• [0041]
    The capillaries of the aforementioned capillary gel electrophoresis systems preferably comprise one of the separation medium described above, alone, or in combination with other separation media.
  • [0042]
    Preparation of Polymers
  • [0043]
    The polymers of this invention, as variously characterized above, can be prepared by several different approaches. In general, those of skill in the art will appreciate that the polymerization processes may be living-type or not, with a non-living system being preferred. The preparation of the polymers of this invention is generally known in the art. In the context of this application the additive polymers are prepared under polymerization conditions, which are the conditions needed for polymerization to occur.
  • [0044]
    A polymerization reaction mixture of this invention uses those components that are needed for the particular mechanism being practiced. For the preferred embodiment of an uncontrolled polymerization, the polymerization reaction includes at least initiator and monomer. A reaction mixture comprising the free-radical intiator and monomer can be formed in a number of different ways. The free-radical initiator can be provided as such to the reaction mixture, or can be formed in situ under initiation conditions or under polymerization reaction conditions from a free-radical initiator precursor.
  • [0045]
    The initiators employed in the present invention can be a commercially available free-radical initiator. The initiators are preferably water-soluble initiators and/or monomer-soluble initiators, but can also include non-aqueous solvent-soluble intitators. More specifically, suitable free radical initiators include any thermal, redox or photo initiators, including, for example, alkyl peroxides, substituted alkyl peroxides, aryl peroxides, substituted aryl peroxides, acyl peroxides, alkyl hydroperoxides, substituted alkyl hydroperoxides, aryl hydroperoxides, substituted aryl hydroperoxides, heteroalkyl peroxides, substituted heteroalkyl peroxides, heteroalkyl hydroperoxides, substituted heteroalkyl hydroperoxides, heteroaryl peroxides, substituted heteroaryl peroxides, heteroaryl hydroperoxides, substituted heteroaryl hydroperoxides, alkyl peresters, substituted alkyl peresters, aryl peresters, substituted aryl peresters, azo compounds and halide compounds. Specific initiators include cumene hydroperoxide (CHP), t-butyl hydroperoxide (TBHP), t-butyl perbenzoate (TBPB), sodium carbonateperoxide, benzoyl peroxide (BPO), lauroyl peroxide (LPO), methylethylketone peroxide 45%, potasium persulfate, ammonium persulfate, 2,2-azobis(2,4-dimethyl-valeronitrile) (VAZO®-65), 1,1-azobis(cyclo-hexanecarbonitrile) (VAZO®-40), 2,2-azobis(N,N′-dimethyleneisobutyramidine) dihydrochloride (VAZO®-044), 2,2-azobis(2-amidinopropane) dihydrochloride (VAZO®-50) and 2,2-azobis(2-amido-propane) dihydrochloride. Redox pairs such as persulfate/sulfite and Fe(2+)/peroxide are also useful. As noted above, and as used herein, the initiator may be added to the polymerization mixture independently or may be incorporated into another molecule, such as a monomer (discussed below for hyper branching) or a polymer or polymer fragment (for grafting, etc.). Initiation may also be by heat or UV light, as is known in the art, depending on the embodiment being practiced. Those of skill in the art can select a proper initiator within the scope of this invention, but the most preferred initiator for the separation copolymers is a redox pair comprising ammonium persulfate and N,N,N′N′-tetramethylethylenediamine (TEMED).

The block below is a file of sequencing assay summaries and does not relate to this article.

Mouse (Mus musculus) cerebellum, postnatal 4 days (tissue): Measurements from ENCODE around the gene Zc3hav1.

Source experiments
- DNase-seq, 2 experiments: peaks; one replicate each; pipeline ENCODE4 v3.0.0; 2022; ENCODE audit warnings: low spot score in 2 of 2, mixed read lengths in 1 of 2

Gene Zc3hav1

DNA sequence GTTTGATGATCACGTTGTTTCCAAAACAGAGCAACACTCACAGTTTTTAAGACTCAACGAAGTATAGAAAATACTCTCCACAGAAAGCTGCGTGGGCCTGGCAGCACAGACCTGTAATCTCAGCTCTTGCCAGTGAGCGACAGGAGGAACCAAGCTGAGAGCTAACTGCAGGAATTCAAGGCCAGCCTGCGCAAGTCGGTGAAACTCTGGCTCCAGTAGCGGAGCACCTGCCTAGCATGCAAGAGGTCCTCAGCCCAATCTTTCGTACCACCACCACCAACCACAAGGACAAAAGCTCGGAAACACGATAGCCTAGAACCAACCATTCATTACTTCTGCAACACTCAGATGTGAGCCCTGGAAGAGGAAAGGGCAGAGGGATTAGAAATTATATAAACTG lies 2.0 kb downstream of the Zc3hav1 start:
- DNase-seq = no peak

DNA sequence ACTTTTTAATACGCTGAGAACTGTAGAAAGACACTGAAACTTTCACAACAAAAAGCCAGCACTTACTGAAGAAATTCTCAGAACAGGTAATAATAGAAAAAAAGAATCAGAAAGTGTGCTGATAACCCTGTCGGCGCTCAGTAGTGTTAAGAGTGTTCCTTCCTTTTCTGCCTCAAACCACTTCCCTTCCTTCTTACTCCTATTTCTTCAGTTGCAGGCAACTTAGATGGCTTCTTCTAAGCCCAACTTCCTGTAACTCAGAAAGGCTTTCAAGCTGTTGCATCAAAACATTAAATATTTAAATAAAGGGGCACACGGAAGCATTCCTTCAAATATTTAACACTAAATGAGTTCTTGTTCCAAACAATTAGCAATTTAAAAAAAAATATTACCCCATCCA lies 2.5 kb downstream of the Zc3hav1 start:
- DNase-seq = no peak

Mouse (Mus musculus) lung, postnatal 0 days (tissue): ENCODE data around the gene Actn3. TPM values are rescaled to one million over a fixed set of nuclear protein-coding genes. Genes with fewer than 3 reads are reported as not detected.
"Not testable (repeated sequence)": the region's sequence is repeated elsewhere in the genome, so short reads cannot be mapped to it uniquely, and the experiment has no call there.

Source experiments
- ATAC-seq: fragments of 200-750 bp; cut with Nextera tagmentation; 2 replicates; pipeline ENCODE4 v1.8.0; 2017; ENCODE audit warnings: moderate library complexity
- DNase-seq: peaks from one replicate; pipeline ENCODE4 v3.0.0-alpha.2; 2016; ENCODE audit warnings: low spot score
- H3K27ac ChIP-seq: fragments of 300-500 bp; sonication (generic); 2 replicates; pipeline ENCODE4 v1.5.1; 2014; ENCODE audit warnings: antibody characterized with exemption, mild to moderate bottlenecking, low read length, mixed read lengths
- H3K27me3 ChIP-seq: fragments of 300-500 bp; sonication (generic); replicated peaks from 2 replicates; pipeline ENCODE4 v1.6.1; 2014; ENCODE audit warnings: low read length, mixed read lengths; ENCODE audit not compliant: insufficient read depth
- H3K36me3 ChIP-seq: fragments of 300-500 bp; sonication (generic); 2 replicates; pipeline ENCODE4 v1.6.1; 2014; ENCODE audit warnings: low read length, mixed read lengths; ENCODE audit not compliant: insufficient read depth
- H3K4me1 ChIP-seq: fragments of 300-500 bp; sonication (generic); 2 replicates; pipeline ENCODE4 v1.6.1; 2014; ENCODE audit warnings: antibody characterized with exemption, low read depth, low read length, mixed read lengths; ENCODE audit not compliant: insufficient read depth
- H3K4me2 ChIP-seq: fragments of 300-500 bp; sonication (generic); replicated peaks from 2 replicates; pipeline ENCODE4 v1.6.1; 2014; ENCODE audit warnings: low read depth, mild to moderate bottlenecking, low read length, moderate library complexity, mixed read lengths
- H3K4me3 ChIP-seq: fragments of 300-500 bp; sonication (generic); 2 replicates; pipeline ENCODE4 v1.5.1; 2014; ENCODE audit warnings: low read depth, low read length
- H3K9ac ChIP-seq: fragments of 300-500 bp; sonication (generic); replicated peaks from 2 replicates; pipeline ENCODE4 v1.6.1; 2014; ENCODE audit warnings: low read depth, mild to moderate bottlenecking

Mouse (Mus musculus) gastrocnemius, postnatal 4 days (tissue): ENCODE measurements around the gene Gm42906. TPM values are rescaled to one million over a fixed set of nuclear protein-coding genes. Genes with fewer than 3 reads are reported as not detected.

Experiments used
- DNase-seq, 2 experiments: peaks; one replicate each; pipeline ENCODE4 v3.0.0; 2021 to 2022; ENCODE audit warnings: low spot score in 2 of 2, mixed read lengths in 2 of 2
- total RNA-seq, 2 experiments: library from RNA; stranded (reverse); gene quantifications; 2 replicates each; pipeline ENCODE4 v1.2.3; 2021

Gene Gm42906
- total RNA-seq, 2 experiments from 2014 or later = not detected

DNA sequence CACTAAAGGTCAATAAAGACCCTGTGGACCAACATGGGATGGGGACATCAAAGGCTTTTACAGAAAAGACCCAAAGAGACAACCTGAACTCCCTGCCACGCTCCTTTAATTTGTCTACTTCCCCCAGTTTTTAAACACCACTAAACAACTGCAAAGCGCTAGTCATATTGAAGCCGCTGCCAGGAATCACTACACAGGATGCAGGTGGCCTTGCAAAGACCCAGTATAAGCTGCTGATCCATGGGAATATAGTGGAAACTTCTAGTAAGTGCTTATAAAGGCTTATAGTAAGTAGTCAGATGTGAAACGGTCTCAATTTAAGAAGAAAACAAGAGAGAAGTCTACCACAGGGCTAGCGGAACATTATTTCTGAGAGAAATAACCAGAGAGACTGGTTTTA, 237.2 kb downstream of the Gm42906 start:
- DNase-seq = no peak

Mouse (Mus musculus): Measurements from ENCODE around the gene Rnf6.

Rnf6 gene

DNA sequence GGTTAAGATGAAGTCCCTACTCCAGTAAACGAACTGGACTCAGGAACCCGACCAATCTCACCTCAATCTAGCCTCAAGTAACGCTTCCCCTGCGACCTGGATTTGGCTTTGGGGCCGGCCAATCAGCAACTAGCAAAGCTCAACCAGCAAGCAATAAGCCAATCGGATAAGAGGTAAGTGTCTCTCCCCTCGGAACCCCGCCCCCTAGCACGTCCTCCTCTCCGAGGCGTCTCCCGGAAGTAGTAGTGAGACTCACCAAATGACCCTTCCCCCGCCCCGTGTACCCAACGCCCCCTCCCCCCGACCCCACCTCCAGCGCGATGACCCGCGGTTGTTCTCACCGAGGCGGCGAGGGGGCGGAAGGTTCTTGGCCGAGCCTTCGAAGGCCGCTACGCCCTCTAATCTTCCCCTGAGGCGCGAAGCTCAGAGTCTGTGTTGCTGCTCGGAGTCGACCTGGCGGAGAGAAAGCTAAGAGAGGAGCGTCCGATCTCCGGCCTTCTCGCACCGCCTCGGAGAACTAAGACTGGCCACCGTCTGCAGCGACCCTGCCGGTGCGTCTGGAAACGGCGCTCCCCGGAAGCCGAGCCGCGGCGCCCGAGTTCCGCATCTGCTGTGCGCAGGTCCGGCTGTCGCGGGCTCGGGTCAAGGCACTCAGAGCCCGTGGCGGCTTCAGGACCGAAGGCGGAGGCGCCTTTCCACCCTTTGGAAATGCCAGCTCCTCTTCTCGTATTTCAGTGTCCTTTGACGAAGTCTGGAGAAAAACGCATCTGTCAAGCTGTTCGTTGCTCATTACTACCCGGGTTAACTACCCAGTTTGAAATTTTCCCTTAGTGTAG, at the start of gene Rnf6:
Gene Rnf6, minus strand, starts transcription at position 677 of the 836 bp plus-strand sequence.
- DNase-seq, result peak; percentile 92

• [0046]
    A reaction mixture comprising the monomer(s), the free-radical initiator (or precursor thereof) and other components is formed and is subjected to polymerization conditions. A chain transfer agent is typically used to control the molecular weight. Typical examples of chain transfer agents can be found in G. Moad and D. H. Solomon, The Chemistry of Free Radical Polymerization (Pergamon, 1995), and in particular pages 234-259, which is incorporated herein by reference. Preferably, water soluble and/or miscible alcohols are used as the chain transfer agent, with the alcohols possibly acting as a solvent also. The polydispersity is generally increased through the use of a chain transfer agent and by selecting an appropriate initiator, which is within the skill of one of ordinary skill in the art. Control of the polymerization reaction for preparing the polymers of the invention is provided by controlling various combinations of the following: ratio of monomer concentration to chain transfer concentration; selection of initiator; the ratio of monomer to initiator; and polymerization reaction conditions. These ratios can vary depending upon the desired molecular weight, initiator efficiency and conversion. For example, the ratio of monomer concentration to chain transfer concentration can vary from about 10:1 to about 1:10, depending on the chain transfer agent. Example 1, below, demonstrates molecular weight control with isoproponal. Also for example, the monomer to initiator ratio can range from about 10:1 to about 1,000,000:1 and more preferably from about 100:1 to about 10,000:1, by mole, assuming an initiator efficiency of about 1 and about 100% conversion.
  • [0047]